Continuing Education Bits for PTs & PTAs

Here is how you voted:

Well, that was interesting! Here is how you voted on the 3-question quiz about differential diagnosis:

The question was: What’s the best test for ruling out impingement of the shoulder? You voted:

DidDiag 1

And the correct answer? The 297 people (62% of total) who chose Hawkins-Kennedy Test were correct!

The next question was: What is the best test to determine the presence of clinical osteoarthritis? Votes were close between “Pain in the morning” and “3 or more planes of ROM loss”. Correct answer?

DifDiag 2

3 or more planes of ROM loss! 35% of respondents had it right.

And, finally, we asked: “Which is the most useful test for ruling out the presence of any sacroiliac lesion?” You answered as follows:

DifDiag 3

Who hit it on the nail? Well, the 65 (only 14% of total respondents!) who said “Long dorsal ligament palpation”!

Seems like this is an area where a bit of skill sharpening could be useful! Our Differential Diagnosis course is taught by Dr. Chad Cook, a recognized expert in this field. He has taught over 2,000 physical therapists a year on the topic, and his books have sold over 5,000 copies. His writing and teaching is evidence-based and well received, as demonstrated through his over 70 peer-reviewed publications and his multiple awards in teaching and writing, including the 2009 Dorothy E. Baethke — Eleanor J. Carlin Award recipient for Excellence in Academic Teaching, from the APTA.

Differential Diagnosis is a 7.5-CE-hour course, so not only are you learning important information from the best in the field, but also getting con ed credits for your certification renewal.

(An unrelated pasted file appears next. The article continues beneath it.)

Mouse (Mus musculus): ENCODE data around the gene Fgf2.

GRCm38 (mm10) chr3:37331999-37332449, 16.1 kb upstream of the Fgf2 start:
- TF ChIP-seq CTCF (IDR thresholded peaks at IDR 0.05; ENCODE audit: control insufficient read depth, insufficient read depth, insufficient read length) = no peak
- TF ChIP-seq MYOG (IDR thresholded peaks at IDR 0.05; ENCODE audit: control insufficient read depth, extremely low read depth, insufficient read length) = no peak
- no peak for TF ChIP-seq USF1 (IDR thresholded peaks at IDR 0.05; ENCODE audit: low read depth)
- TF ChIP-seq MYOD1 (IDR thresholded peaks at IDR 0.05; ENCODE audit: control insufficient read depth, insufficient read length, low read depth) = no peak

Hope you found the above test fun and useful, and we welcome your comments and suggestions. Feel free, as always, to peruse our FREE research library where you can find many great papers on this subject.

Warmly,

Marilyn Pink, PT, Ph.D.

 

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Comments on: "Here is how you voted:" (3)

  1. […] Here is a simple, 3-question quiz on differential diagnosis. To see how others answered, click on the “view results” link on each question. To see the correct answers, click here. […]

  2. Abraham

    In most cases, well designed clustered studies (with large sample sizes) give better results than 1 or 2 tests alone. I’ve published about 4 clustered studies (they are time consuming and expensive) but sadly, we don’t do many of these in PT. I’m not sure which tests you were referring too but I’d be glad to provide references for any that you are interested in. References are provided for all tests in my course with Educata. FYI, in some instances, single test results provide more robust diagnostic values than clusters but comparing study to study, with differences in design nuances (such as quality, spectrum etc) is probably not a great idea. In many cases, we simply are still trying to figure out what is best. Cheers CC

  3. Hello, Please cite the sources for your answers. Clusters of tests are truly a better answer than any single test from my readings. Thanks – Abraham

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